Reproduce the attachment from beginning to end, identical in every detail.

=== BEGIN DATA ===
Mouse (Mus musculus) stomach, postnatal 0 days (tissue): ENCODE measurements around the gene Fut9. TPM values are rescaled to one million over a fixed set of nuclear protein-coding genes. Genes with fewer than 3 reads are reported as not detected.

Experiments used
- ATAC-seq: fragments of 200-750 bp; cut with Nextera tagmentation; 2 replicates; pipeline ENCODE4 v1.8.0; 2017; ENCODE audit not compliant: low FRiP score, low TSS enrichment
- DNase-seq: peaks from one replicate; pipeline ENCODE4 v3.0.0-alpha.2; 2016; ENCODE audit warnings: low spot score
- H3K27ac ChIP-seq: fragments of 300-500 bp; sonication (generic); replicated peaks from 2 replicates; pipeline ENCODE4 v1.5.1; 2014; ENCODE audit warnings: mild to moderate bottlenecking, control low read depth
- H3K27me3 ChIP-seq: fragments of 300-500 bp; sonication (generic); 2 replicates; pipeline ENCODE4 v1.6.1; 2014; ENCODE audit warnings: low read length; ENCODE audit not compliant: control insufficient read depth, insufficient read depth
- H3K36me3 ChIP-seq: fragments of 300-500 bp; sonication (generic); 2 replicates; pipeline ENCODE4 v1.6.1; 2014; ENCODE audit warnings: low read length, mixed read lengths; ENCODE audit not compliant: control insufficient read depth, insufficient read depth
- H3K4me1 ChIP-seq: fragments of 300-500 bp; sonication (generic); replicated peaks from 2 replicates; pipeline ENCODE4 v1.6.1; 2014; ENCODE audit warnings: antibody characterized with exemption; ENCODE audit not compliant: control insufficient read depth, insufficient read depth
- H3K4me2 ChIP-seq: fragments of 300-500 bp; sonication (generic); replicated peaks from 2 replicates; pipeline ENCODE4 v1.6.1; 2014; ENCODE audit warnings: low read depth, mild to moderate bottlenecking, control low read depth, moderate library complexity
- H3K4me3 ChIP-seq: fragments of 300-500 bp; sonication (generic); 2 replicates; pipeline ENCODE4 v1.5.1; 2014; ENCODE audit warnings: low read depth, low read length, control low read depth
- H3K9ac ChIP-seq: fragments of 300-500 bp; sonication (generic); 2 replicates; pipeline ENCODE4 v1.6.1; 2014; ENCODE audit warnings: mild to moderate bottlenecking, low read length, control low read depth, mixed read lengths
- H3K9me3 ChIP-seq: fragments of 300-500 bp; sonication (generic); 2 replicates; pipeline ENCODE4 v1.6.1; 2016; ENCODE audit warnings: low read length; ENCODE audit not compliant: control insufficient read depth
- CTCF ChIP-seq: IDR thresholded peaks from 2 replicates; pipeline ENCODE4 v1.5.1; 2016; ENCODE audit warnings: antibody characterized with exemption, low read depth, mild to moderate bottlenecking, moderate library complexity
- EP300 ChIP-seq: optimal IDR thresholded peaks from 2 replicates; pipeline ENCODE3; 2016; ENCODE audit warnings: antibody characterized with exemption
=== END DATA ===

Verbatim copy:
Mouse (Mus musculus) stomach, postnatal 0 days (tissue): ENCODE measurements around the gene Fut9. TPM values are rescaled to one million over a fixed set of nuclear protein-coding genes. Genes with fewer than 3 reads are reported as not detected.

Experiments used
- ATAC-seq: fragments of 200-750 bp; cut with Nextera tagmentation; 2 replicates; pipeline ENCODE4 v1.8.0; 2017; ENCODE audit not compliant: low FRiP score, low TSS enrichment
- DNase-seq: peaks from one replicate; pipeline ENCODE4 v3.0.0-alpha.2; 2016; ENCODE audit warnings: low spot score
- H3K27ac ChIP-seq: fragments of 300-500 bp; sonication (generic); replicated peaks from 2 replicates; pipeline ENCODE4 v1.5.1; 2014; ENCODE audit warnings: mild to moderate bottlenecking, control low read depth
- H3K27me3 ChIP-seq: fragments of 300-500 bp; sonication (generic); 2 replicates; pipeline ENCODE4 v1.6.1; 2014; ENCODE audit warnings: low read length; ENCODE audit not compliant: control insufficient read depth, insufficient read depth
- H3K36me3 ChIP-seq: fragments of 300-500 bp; sonication (generic); 2 replicates; pipeline ENCODE4 v1.6.1; 2014; ENCODE audit warnings: low read length, mixed read lengths; ENCODE audit not compliant: control insufficient read depth, insufficient read depth
- H3K4me1 ChIP-seq: fragments of 300-500 bp; sonication (generic); replicated peaks from 2 replicates; pipeline ENCODE4 v1.6.1; 2014; ENCODE audit warnings: antibody characterized with exemption; ENCODE audit not compliant: control insufficient read depth, insufficient read depth
- H3K4me2 ChIP-seq: fragments of 300-500 bp; sonication (generic); replicated peaks from 2 replicates; pipeline ENCODE4 v1.6.1; 2014; ENCODE audit warnings: low read depth, mild to moderate bottlenecking, control low read depth, moderate library complexity
- H3K4me3 ChIP-seq: fragments of 300-500 bp; sonication (generic); 2 replicates; pipeline ENCODE4 v1.5.1; 2014; ENCODE audit warnings: low read depth, low read length, control low read depth
- H3K9ac ChIP-seq: fragments of 300-500 bp; sonication (generic); 2 replicates; pipeline ENCODE4 v1.6.1; 2014; ENCODE audit warnings: mild to moderate bottlenecking, low read length, control low read depth, mixed read lengths
- H3K9me3 ChIP-seq: fragments of 300-500 bp; sonication (generic); 2 replicates; pipeline ENCODE4 v1.6.1; 2016; ENCODE audit warnings: low read length; ENCODE audit not compliant: control insufficient read depth
- CTCF ChIP-seq: IDR thresholded peaks from 2 replicates; pipeline ENCODE4 v1.5.1; 2016; ENCODE audit warnings: antibody characterized with exemption, low read depth, mild to moderate bottlenecking, moderate library complexity
- EP300 ChIP-seq: optimal IDR thresholded peaks from 2 replicates; pipeline ENCODE3; 2016; ENCODE audit warnings: antibody characterized with exemption